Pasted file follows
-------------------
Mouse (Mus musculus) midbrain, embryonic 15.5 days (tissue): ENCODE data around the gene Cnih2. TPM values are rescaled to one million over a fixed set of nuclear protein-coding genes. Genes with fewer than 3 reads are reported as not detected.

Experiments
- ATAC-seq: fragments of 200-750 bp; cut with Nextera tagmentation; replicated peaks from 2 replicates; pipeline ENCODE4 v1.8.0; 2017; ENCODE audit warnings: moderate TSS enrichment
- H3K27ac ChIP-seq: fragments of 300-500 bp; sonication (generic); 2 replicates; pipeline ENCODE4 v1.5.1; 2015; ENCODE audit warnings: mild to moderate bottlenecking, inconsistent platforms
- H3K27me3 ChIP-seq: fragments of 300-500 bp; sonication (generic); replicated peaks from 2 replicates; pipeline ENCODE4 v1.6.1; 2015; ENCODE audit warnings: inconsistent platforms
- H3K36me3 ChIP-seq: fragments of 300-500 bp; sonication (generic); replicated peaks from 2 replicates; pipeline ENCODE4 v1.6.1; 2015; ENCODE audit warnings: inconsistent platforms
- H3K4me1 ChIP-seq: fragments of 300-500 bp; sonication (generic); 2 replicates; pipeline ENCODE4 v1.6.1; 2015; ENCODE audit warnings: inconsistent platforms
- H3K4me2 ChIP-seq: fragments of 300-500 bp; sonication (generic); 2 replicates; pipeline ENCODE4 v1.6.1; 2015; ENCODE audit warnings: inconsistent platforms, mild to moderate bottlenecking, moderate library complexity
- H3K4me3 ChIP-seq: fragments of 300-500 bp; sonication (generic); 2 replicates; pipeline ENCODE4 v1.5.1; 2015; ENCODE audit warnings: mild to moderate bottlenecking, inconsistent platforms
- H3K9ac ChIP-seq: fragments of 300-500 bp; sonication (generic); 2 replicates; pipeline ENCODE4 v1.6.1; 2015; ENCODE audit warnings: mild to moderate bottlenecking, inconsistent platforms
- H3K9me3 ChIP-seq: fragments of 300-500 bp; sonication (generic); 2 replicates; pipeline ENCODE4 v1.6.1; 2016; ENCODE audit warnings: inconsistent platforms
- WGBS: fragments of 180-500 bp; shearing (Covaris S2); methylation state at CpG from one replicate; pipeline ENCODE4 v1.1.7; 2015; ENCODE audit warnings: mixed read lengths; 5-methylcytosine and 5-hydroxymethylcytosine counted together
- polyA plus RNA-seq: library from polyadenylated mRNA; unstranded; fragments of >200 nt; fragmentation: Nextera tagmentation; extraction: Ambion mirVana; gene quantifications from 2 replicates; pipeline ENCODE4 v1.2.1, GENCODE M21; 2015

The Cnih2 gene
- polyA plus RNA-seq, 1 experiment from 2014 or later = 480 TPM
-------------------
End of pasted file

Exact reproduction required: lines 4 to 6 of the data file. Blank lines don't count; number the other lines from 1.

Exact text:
- H3K27ac ChIP-seq: fragments of 300-500 bp; sonication (generic); 2 replicates; pipeline ENCODE4 v1.5.1; 2015; ENCODE audit warnings: mild to moderate bottlenecking, inconsistent platforms
- H3K27me3 ChIP-seq: fragments of 300-500 bp; sonication (generic); replicated peaks from 2 replicates; pipeline ENCODE4 v1.6.1; 2015; ENCODE audit warnings: inconsistent platforms
- H3K36me3 ChIP-seq: fragments of 300-500 bp; sonication (generic); replicated peaks from 2 replicates; pipeline ENCODE4 v1.6.1; 2015; ENCODE audit warnings: inconsistent platforms